Comprehensive monitoring

Numerous measures ensure against the transmission of dangerous diseases via donated blood. Nevertheless, there is always some residual risk.

To keep the risk of the transmission of dangerous diseases via transfusions as low as possible, blood donors must meet eligibility criteria and provide information in a detailed questionnaire relating to various safety aspects, such as their state of health, travel in risk areas and sexual behaviour. These eligibility criteria were relaxed somewhat as of 1 July 2017, after Swissmedic, the authority with oversight in this area, approved a request from Swiss Transfusion SRC. Under the new rules, men who have had sex with men (MSM) can donate blood if they fulfil the donation eligibility requirements and have not had homosexual sexual contact for a period of one year. However, Swiss Transfusion SRC’s longer-term aim is for a nuanced assessment of the risk behaviour of all blood donors.

Highly sensitive tests

Every unit of donated blood undergoes very detailed screening tests. As a result, two HIV-positive units of donated blood were detected and destroyed in time in 2017 (2016: 4). This figure has been somewhere in the two to six range for the past ten years. Twelve donations infected with hepatitis C were detected in time last year (2016: 12). These figures have fluctuated between 8 and 24 over the last 10 years. A total of 39 units of donated blood infected with hepatitis B were detected and destroyed in 2017 (2016: 45). Extraordinarily sensitive tests for hepatitis B have been in use since 2015, making Switzerland one of the leading countries in this respect.

A look behind the scenes: on cooperation »

Hepatitis C positive blood units detected in time
First-time donorsRegular donors

Hepatitis B positive blood units detected in time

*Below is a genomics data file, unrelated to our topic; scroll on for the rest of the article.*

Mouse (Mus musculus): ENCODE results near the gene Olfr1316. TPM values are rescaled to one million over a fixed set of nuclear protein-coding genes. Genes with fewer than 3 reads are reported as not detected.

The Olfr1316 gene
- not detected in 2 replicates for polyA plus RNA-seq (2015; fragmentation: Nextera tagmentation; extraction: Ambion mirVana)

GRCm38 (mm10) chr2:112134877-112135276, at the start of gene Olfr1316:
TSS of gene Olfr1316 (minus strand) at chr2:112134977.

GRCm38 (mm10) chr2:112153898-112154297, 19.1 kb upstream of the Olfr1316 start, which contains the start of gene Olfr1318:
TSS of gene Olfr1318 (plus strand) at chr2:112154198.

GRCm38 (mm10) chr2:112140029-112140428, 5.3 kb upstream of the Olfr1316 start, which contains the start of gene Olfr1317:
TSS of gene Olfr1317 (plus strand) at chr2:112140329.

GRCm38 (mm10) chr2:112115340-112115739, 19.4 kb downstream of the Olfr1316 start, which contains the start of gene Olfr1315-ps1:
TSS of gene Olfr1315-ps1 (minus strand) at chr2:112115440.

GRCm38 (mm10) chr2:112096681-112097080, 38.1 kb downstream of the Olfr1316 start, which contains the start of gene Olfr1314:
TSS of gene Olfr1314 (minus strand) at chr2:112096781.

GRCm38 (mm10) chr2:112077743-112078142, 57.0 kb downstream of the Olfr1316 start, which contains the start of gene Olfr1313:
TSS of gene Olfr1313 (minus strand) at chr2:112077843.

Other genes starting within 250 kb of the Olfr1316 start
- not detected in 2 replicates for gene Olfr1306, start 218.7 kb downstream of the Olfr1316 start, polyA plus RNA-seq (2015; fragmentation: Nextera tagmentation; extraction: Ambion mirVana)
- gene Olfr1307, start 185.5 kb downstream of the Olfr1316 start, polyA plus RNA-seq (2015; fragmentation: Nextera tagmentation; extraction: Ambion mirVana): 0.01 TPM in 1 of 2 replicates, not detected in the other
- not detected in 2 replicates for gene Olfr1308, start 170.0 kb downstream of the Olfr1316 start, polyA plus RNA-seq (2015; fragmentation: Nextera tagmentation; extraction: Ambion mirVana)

First-time donorsRegular donors

HIV-positive blood units detected in time
First-time donorsRegular donors

Tropical pathogens on the radar


Infectious tropical diseases, like the West Nile, dengue, chikungunya or Zika virus, continued to be a focus in 2017. These diseases can be transmitted via blood transfusions. Blood donors who have travelled in “risk areas”, are subject to a deferral period before their next blood donation. Viruses may be present in their blood even if they have not noticed any symptoms. Donors may develop symptoms only after a certain period, or their immune system may be fighting the virus without showing any symptoms of disease. The deferral periods after travel take these facts and others into account. Risk areas can change very quickly, making it necessary


to modify policies or eligibility criteria for blood donation.  Swiss Transfusion SRC engages in constant, comprehensive monitoring in this area, using input from numerous national and international sources. These include the FOPH bulletin, including the travel-related medical recommendations, and information from Tropimed, the European Center for Disease Control and the Emerging Infectious Diseases Monitor of the European Blood Alliance. The monitoring allows the organisation to react swiftly to changing conditions and ensures that it is prepared when new tropical pathogens appear in regions or countries.